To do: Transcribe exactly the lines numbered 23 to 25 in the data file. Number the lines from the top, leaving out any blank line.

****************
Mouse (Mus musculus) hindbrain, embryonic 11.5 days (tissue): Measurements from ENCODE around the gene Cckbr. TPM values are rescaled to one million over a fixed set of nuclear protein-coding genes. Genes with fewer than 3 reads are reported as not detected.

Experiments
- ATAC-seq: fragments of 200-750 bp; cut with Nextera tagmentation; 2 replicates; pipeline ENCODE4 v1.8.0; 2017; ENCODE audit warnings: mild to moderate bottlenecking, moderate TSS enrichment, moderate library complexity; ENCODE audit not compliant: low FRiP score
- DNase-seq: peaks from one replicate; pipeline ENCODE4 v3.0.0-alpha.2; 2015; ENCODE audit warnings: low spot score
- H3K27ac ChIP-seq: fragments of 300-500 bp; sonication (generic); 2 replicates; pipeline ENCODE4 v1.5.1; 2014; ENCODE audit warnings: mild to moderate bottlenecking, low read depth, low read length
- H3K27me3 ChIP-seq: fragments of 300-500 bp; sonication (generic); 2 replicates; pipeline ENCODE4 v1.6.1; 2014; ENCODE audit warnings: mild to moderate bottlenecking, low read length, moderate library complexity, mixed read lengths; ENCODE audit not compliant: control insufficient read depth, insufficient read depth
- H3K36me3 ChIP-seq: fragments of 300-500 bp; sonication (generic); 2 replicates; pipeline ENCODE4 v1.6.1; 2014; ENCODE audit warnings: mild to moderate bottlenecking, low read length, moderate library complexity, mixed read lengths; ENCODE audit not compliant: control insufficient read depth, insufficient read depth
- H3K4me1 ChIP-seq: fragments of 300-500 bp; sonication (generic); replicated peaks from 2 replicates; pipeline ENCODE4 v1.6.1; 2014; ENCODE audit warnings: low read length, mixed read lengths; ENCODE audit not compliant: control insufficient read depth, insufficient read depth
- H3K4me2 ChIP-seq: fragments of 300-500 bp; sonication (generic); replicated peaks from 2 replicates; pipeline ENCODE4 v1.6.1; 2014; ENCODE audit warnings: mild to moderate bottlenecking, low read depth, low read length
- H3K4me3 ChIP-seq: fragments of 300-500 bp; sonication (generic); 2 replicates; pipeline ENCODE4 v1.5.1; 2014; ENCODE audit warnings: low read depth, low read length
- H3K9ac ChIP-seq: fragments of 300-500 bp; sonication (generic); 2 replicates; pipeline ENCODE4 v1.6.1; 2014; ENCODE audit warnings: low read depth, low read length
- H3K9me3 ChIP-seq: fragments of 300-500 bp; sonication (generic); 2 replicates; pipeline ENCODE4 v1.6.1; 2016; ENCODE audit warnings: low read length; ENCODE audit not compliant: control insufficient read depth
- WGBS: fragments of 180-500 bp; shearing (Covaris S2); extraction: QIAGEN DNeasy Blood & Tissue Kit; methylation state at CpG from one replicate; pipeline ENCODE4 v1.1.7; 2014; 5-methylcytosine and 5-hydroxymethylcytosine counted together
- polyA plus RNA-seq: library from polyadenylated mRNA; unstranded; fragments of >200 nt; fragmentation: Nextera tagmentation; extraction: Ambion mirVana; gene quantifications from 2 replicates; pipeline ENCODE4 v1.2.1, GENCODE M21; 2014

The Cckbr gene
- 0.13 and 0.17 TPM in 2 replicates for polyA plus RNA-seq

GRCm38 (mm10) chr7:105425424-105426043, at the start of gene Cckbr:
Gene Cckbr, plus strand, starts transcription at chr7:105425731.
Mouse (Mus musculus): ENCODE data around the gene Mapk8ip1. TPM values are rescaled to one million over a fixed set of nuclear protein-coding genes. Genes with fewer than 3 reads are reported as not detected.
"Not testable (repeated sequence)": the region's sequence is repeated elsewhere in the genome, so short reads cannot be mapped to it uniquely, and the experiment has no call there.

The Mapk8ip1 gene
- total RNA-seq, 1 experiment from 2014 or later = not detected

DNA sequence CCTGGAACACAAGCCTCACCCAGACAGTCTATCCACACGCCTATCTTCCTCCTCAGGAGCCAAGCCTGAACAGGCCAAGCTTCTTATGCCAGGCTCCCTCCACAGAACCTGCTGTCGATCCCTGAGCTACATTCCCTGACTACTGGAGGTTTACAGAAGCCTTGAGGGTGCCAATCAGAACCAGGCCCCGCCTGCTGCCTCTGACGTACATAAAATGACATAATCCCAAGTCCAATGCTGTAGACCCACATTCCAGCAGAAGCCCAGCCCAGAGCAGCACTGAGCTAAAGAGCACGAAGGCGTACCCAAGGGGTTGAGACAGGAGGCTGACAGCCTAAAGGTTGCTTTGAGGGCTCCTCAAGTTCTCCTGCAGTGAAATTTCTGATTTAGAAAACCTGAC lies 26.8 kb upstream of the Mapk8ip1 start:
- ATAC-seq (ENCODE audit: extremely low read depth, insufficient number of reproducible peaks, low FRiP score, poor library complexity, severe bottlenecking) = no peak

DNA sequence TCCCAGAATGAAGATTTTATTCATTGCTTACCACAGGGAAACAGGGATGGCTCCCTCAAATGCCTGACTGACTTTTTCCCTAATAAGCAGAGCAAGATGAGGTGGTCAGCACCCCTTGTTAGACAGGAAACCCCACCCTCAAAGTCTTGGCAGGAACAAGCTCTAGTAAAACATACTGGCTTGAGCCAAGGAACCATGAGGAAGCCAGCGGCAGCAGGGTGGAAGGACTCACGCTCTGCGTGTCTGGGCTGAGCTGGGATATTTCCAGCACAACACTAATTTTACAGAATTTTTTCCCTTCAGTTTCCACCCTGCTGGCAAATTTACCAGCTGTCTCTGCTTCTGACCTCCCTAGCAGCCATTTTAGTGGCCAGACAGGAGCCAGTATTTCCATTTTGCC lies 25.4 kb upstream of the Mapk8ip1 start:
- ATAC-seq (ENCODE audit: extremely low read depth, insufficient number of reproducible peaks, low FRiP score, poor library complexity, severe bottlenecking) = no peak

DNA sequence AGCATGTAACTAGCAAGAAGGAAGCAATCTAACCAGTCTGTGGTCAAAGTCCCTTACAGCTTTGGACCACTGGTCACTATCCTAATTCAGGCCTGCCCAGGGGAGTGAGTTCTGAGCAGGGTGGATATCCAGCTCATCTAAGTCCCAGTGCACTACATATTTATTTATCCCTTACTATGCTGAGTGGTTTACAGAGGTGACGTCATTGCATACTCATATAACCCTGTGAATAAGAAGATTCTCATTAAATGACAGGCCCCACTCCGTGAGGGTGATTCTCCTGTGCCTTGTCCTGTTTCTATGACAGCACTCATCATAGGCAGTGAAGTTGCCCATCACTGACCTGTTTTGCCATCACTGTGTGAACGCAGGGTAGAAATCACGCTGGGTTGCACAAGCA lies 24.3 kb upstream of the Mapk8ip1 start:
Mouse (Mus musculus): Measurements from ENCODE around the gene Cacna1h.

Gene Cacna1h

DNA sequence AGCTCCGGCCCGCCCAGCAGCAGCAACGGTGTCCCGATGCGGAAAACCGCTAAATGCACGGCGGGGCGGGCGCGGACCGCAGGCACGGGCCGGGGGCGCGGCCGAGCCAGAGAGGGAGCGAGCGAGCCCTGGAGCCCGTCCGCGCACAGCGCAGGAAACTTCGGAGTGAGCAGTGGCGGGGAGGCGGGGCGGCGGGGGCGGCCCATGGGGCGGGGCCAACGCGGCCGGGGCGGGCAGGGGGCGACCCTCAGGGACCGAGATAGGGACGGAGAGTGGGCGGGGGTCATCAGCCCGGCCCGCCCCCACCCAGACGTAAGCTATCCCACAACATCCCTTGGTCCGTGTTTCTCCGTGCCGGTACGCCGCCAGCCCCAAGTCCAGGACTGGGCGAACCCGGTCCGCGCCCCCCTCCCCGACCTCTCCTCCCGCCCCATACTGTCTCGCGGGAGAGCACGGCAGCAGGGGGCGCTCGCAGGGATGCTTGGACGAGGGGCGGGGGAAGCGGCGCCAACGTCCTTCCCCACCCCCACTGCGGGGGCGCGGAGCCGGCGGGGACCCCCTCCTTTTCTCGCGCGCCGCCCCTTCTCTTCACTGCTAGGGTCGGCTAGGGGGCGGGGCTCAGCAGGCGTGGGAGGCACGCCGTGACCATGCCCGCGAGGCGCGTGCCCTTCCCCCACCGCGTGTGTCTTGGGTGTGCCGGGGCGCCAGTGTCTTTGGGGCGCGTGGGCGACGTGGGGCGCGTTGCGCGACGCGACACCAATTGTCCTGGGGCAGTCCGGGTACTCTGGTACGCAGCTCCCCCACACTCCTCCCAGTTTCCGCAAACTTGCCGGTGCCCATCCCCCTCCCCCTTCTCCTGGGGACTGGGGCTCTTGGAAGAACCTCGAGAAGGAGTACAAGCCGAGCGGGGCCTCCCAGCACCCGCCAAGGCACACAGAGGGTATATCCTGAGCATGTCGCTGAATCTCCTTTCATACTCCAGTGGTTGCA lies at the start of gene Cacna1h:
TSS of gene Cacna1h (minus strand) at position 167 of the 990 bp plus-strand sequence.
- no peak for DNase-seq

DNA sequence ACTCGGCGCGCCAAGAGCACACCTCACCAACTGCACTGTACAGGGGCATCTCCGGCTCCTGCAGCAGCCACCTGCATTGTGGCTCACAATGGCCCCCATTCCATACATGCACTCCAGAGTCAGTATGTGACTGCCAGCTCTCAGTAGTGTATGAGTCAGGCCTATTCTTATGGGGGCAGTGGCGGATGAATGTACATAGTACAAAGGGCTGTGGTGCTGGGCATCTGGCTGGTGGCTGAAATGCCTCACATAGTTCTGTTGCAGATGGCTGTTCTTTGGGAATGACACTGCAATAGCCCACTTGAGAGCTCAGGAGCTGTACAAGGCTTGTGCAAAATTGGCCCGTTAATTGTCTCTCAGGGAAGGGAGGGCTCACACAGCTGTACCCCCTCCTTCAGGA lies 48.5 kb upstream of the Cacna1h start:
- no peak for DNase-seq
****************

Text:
DNA sequence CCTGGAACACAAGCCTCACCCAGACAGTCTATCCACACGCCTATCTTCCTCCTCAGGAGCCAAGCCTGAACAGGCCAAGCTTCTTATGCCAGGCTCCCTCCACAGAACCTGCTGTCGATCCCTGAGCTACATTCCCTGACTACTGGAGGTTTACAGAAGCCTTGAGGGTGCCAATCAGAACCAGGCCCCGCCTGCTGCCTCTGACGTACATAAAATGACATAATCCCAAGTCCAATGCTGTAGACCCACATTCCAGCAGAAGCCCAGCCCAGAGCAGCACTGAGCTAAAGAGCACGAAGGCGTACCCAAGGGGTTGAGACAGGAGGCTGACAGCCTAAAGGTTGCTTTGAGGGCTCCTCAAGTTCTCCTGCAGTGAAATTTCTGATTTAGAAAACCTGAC lies 26.8 kb upstream of the Mapk8ip1 start:
- ATAC-seq (ENCODE audit: extremely low read depth, insufficient number of reproducible peaks, low FRiP score, poor library complexity, severe bottlenecking) = no peak

DNA sequence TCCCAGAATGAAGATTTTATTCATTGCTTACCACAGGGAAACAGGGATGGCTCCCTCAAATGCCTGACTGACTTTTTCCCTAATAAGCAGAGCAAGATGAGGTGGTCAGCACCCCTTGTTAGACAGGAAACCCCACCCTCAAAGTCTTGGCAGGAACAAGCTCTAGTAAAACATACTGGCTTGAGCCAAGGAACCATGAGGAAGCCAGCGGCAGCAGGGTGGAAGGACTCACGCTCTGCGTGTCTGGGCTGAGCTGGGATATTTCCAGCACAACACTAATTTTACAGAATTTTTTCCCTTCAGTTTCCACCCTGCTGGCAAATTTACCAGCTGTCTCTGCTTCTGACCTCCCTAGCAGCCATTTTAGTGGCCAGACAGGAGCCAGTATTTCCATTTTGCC lies 25.4 kb upstream of the Mapk8ip1 start: